We have developed our first Local Cycling and Walking Infrastructure Plan (LCWIP) for Torbay. The proposed trails would represent a step change in cycling infrastructure in Torbay, with over 27km of traffic free or low traffic cycle routes, suitable for all-ages and abilities. Widened paths and dedicated routes will improve the accessibility for all, including for people in mobility scooters. It specifically addresses the active travel network as a whole and helps prioritise investment and resources to deliver bold, exciting walking and cycling schemes.
Adopting the new LCWIP is a key step towards a better active travel network in Torbay. Now, the focus and attention is towards turning the plans into reality, which means working up elements of the LCWIP in greater detail with community engagement, securing further funding for schemes and subsequently their delivery. We have 5 live schemes at the moment that we are developing.
Transport is the biggest source of carbon emissions in Torbay, accounting for 29% of the area's emissions while one quarter of households have no access to a car or van. Emissions from transport have barely changed in the last decades so there is a need for an ambitious shift to walking, cycling and public transport.
Local Cycling and Walking Infrastructure Plans (LCWIPs) are a strategic approach to identifying cycling and walking improvements required at a local level. They enable a long-term approach to developing networks and routes and form a vital part of the Government’s strategy to increase the number of trips made on foot or by cycle. They also ensure our communities and businesses are involved in how these plans have been developed.
Investment in cycling and walking schemes can help address these challenges: supporting improved public health through active travel; providing access to centres of employment, learning and skills training; cutting carbon emissions; and, helping bring about a green recovery from the COVID-19 crisis. It can deliver public realm improvements, further enhancing the outstanding built and natural environment of Torbay and contributing to the wider tourism offer.
Public consultation was carried out between February and March 2021.
We received 705 survey responses and 31 written responses. Key findings were: the majority of respondents support the LCWIP, with 71.4% in support, 17.4% “don’t know”, and 11.2% not supporting; respondents have increased the amount they walk and cycle during the covid pandemic began, with 43% stating they thought these changes would continue; 85% of respondents would like to see an increase in walking in Torbay, and 71% would like to see an increase in cycling. Respondents overall ranked Health & Wellbeing as the most important priority for the LCWIP to address, followed by Accessibility, Economic Development and Climate Change.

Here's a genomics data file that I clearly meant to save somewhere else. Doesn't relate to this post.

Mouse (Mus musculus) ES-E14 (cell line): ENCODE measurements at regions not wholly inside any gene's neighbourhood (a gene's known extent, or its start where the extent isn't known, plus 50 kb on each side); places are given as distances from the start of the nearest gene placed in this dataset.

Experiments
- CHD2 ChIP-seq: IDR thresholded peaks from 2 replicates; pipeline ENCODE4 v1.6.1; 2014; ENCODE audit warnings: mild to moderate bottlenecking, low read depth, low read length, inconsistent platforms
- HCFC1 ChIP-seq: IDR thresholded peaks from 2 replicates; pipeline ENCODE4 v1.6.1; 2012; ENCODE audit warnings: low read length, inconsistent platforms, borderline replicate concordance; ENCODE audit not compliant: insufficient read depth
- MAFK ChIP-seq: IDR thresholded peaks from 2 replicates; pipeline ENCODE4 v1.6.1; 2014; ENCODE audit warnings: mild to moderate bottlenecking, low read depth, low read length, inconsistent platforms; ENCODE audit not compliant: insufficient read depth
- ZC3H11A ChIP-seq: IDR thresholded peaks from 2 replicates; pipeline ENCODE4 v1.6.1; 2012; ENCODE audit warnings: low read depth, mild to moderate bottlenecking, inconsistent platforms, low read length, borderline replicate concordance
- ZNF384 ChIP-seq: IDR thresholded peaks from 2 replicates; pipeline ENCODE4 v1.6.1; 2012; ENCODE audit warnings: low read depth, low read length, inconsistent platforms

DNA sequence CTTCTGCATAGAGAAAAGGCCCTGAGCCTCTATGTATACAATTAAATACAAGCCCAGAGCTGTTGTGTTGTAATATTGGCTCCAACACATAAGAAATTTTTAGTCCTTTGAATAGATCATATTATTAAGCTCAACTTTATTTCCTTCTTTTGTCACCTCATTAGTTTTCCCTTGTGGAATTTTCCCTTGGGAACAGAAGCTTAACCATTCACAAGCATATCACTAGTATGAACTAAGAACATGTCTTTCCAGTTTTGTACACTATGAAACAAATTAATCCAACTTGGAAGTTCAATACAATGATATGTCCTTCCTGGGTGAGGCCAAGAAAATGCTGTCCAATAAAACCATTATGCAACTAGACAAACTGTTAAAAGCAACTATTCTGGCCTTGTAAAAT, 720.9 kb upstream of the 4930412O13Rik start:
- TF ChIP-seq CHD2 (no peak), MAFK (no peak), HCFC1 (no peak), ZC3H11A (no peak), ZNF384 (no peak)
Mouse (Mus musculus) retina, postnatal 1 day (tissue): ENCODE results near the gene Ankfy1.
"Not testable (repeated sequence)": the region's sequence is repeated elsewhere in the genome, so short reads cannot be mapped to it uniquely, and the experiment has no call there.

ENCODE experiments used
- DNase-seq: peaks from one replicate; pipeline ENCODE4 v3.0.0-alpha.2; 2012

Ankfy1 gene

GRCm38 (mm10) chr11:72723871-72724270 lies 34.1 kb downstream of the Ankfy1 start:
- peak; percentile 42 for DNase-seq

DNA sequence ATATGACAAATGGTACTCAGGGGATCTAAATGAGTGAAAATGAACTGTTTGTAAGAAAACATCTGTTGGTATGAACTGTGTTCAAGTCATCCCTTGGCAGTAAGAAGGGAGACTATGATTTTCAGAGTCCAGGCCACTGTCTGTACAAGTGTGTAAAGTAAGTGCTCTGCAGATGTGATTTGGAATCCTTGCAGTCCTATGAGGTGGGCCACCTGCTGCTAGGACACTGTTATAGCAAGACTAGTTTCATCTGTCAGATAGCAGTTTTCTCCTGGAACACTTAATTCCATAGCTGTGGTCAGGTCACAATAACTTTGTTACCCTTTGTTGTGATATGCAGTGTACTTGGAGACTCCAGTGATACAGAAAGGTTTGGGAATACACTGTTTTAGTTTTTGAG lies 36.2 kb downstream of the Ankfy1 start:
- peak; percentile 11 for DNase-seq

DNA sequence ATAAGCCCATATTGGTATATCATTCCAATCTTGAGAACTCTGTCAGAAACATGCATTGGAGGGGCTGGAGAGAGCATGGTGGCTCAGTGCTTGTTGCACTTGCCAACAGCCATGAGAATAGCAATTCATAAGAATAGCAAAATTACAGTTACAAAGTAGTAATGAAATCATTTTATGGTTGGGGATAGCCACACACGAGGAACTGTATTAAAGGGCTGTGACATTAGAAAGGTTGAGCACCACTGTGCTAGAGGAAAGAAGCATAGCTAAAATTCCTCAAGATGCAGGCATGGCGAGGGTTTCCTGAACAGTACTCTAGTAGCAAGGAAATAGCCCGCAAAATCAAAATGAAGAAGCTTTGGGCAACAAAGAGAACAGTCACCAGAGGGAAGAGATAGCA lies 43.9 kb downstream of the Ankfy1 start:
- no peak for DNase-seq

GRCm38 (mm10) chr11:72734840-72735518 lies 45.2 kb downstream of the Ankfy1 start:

We found huge value in opening up the preparation of the LCWIP (and its subsequent monitoring and delivery) beyond the remit of traditional local authority transport planning. We created a walking and cycling officers group with representation across strategic planning, transport planning, highways, natural environment, public health, sport development and economic development who provided input into the whole process. We found this to be crucial as we know that as well as tackling climate change, delivering active travel is an important element of promoting health and wellbeing and economic development. This working group approach benefited the project with different perspectives and skills being added to the development of the plan, for instance adopting a public health inspired evidence based approach and benefiting from practical experience from active travel engagement work carried out through the sports development team previously. This whole-systems approach underlines how we are trying to work in Torbay. The LCWIP represents part of the answer to enabling active travel in Torbay but it operates within a wider system and a whole system response is needed from the Council, its partners and the Torbay community.
In terms of engagement with the community, we operated an 'open-door' approach with people as far as possible. As well as people being able to submit responses via surveys, etc. we made it clear we wanted to speak to people if they had concerns or observations to make - whether that be a 1-1 conversation, a meeting with a group of stakeholders or holding public virtual meetings with Q&A. This approach was positively welcomed by the community and helped to foster a number of positive relationships with stakeholders and the local authority officers which endure now.
The vast majority of specific written responses to the consultation focused on a specific short section of road - so being conscious of potential points of contention and as far as possible carrying out pre-engagement conversations with relevant stakeholders is important.
Number of people using this infrastructure.
Number of people engaging with council schemes.
Amount of funding committed to Local Transport Action Plan.